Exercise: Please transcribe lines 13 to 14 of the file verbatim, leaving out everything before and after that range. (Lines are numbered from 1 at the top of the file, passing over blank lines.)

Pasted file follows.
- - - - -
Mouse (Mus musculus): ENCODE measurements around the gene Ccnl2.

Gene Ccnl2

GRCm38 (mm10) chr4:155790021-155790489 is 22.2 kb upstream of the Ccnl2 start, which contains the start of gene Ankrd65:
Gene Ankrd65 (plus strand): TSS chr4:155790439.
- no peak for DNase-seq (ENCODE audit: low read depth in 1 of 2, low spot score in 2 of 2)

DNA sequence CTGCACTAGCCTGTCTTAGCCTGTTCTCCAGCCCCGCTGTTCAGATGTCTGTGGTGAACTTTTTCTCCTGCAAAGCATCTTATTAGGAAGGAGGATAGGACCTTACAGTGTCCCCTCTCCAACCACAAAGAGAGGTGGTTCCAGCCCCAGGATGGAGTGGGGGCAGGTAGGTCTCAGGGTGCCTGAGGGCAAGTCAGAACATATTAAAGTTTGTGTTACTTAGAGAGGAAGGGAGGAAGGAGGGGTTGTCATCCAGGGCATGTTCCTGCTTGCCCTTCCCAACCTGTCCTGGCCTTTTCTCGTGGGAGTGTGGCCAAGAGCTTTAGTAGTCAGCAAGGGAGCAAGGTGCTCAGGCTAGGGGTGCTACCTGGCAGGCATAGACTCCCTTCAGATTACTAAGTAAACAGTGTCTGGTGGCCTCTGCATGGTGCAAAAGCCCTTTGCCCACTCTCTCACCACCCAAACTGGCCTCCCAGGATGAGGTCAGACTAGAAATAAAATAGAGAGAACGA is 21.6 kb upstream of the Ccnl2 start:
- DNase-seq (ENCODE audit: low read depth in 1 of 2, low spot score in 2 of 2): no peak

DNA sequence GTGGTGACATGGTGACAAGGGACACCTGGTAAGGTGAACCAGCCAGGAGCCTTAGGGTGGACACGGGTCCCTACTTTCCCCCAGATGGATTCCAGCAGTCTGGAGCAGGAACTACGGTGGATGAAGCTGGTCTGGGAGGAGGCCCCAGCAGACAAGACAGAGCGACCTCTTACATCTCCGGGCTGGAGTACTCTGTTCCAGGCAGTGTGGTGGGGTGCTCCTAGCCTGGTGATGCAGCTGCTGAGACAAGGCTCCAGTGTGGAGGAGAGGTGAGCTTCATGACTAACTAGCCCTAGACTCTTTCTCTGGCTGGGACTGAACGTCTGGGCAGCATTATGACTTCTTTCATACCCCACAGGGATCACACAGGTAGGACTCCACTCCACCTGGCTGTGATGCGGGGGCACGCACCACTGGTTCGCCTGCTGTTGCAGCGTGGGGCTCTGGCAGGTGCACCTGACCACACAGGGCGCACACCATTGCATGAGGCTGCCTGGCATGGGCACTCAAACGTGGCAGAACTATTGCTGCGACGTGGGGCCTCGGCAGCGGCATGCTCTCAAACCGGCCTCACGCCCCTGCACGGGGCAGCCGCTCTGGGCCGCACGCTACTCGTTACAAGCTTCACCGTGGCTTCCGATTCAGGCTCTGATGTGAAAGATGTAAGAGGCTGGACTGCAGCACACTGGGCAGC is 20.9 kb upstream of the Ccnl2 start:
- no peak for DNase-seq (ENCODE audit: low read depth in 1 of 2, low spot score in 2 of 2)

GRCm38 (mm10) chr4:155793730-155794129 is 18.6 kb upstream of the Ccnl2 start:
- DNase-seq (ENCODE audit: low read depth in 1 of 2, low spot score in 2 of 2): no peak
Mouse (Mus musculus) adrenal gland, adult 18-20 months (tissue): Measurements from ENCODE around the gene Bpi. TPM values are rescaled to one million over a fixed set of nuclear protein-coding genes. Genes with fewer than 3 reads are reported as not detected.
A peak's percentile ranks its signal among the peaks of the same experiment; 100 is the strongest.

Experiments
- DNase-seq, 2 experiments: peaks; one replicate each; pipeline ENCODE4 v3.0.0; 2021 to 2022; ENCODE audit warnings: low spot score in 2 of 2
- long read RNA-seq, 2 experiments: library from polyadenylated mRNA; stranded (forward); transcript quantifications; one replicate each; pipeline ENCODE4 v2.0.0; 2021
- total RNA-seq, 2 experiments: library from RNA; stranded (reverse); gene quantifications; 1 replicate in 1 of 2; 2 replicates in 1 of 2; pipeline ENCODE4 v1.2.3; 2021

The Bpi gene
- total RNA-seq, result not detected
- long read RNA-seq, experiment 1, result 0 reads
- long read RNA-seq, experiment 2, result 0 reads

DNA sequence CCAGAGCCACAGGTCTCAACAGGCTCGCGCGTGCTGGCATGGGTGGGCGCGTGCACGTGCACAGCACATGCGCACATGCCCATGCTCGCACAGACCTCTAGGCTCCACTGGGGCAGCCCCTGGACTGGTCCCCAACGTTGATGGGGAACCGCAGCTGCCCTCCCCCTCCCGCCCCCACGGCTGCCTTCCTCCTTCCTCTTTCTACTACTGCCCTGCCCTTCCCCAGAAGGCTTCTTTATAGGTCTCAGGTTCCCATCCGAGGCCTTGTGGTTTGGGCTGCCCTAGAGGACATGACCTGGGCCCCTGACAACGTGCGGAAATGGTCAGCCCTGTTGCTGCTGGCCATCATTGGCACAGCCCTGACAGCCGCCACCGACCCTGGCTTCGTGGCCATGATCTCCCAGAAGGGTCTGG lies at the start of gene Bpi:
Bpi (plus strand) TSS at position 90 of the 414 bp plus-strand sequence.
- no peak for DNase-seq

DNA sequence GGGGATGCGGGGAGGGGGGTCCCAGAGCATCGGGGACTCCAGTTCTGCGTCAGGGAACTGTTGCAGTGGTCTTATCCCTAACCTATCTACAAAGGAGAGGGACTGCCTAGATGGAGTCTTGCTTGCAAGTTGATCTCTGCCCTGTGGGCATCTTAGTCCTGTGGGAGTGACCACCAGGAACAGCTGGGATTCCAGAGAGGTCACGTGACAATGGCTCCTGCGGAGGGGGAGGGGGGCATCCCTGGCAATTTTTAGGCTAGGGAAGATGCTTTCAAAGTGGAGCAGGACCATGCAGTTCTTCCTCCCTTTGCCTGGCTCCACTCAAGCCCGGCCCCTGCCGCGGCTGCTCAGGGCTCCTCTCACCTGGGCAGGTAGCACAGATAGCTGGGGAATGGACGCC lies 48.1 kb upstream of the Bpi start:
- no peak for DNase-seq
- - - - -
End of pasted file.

A peak's percentile ranks its signal among the peaks of the same experiment; 100 is the strongest.

Experiments